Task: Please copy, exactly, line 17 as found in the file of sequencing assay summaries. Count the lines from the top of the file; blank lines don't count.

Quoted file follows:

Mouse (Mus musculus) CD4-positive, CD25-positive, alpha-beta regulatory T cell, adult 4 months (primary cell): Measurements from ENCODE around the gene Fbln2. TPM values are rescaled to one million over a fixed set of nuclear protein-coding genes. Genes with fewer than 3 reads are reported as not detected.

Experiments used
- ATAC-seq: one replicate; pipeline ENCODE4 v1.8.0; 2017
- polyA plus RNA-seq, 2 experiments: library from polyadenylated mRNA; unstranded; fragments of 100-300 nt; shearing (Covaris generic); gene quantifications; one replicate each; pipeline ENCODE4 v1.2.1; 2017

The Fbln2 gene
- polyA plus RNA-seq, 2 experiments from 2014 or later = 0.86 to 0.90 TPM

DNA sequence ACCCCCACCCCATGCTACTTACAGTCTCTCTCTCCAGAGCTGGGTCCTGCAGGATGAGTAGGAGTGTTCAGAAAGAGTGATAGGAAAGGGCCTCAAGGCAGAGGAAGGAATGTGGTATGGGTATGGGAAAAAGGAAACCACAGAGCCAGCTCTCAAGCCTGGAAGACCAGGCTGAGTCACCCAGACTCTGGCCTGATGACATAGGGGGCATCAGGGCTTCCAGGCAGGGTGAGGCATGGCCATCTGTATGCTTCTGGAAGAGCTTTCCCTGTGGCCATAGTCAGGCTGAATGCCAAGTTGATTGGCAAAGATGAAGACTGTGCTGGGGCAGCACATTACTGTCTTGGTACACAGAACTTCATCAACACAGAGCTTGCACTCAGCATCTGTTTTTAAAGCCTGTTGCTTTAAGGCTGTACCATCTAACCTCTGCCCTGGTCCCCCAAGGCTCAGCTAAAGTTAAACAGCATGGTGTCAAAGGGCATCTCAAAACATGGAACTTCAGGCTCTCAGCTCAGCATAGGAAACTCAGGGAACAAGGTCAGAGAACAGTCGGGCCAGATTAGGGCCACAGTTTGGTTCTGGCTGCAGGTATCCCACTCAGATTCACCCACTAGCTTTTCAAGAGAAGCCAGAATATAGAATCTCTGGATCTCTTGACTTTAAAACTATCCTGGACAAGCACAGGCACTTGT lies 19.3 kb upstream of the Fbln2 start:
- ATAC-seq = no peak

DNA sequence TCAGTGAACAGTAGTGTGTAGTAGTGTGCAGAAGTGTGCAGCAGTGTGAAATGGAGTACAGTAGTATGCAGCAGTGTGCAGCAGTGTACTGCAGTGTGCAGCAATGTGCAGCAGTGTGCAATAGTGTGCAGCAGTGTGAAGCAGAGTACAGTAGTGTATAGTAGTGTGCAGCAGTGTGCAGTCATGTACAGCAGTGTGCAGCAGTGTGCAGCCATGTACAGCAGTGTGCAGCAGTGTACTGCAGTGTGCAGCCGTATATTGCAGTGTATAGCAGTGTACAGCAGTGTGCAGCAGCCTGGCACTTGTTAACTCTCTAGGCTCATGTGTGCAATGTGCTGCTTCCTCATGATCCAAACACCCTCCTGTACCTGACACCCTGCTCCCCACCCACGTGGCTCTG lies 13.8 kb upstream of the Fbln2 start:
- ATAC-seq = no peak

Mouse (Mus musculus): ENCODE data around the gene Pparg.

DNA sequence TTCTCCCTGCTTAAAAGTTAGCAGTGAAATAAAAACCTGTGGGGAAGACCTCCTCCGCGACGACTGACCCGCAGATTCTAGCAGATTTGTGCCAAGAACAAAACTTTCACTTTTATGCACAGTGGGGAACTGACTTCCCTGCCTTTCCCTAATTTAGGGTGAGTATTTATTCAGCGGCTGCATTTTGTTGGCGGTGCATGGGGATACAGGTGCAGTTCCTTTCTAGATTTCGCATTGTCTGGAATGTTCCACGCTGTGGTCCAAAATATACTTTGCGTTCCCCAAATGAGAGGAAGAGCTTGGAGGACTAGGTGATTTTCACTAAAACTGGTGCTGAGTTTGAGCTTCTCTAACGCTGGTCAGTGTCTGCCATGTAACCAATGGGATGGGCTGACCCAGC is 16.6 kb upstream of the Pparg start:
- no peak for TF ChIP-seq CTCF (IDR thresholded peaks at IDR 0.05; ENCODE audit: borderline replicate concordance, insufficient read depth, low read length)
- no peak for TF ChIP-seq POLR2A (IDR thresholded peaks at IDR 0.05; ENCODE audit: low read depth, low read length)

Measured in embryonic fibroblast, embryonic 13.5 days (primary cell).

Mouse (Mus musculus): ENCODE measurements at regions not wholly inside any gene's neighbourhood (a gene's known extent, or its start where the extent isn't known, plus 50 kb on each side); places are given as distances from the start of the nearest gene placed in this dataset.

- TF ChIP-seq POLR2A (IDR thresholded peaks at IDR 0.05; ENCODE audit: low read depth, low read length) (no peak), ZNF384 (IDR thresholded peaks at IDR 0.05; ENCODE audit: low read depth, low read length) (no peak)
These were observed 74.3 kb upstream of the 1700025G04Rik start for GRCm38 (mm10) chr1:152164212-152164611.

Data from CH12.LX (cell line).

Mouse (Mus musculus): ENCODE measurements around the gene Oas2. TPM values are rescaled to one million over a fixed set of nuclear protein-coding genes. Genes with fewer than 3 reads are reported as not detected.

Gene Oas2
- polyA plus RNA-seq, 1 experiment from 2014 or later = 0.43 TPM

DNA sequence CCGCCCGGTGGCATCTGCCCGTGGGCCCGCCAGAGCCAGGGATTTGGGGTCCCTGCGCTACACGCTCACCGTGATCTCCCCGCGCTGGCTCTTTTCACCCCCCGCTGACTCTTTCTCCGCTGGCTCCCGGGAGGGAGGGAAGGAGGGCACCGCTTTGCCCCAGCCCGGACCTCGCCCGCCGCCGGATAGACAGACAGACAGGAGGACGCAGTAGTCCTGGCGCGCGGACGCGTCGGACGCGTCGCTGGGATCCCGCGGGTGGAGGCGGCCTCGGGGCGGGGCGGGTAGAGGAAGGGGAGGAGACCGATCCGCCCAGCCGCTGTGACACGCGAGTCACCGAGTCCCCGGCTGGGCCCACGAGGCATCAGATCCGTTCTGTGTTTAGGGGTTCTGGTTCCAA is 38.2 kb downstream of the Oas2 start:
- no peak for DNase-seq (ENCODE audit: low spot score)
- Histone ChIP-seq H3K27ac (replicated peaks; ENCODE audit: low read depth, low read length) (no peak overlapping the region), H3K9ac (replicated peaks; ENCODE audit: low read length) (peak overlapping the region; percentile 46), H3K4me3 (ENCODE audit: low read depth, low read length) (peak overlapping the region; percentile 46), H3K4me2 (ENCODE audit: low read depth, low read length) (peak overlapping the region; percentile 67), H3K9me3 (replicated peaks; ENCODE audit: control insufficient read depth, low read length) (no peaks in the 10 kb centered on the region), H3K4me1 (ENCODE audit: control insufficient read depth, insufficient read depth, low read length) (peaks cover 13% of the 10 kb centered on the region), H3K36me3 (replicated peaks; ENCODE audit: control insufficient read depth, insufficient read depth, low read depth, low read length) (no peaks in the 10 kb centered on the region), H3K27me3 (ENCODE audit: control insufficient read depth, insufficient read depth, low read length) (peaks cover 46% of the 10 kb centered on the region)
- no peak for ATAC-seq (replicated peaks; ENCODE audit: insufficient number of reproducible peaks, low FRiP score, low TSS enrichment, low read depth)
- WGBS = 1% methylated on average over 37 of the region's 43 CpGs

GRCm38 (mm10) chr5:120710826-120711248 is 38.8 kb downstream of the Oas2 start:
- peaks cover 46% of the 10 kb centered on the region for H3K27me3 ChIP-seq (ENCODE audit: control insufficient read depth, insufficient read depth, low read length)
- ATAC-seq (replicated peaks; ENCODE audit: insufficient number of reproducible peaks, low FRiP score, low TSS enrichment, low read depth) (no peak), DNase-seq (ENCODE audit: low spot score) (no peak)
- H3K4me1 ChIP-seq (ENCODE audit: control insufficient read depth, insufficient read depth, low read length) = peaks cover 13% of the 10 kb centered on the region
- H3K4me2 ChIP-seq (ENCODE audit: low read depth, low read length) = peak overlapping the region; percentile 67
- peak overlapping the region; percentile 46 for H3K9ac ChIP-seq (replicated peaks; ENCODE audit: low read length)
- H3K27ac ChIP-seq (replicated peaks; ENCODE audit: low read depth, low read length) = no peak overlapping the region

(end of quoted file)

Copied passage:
- TF ChIP-seq POLR2A (IDR thresholded peaks at IDR 0.05; ENCODE audit: low read depth, low read length) (no peak), ZNF384 (IDR thresholded peaks at IDR 0.05; ENCODE audit: low read depth, low read length) (no peak)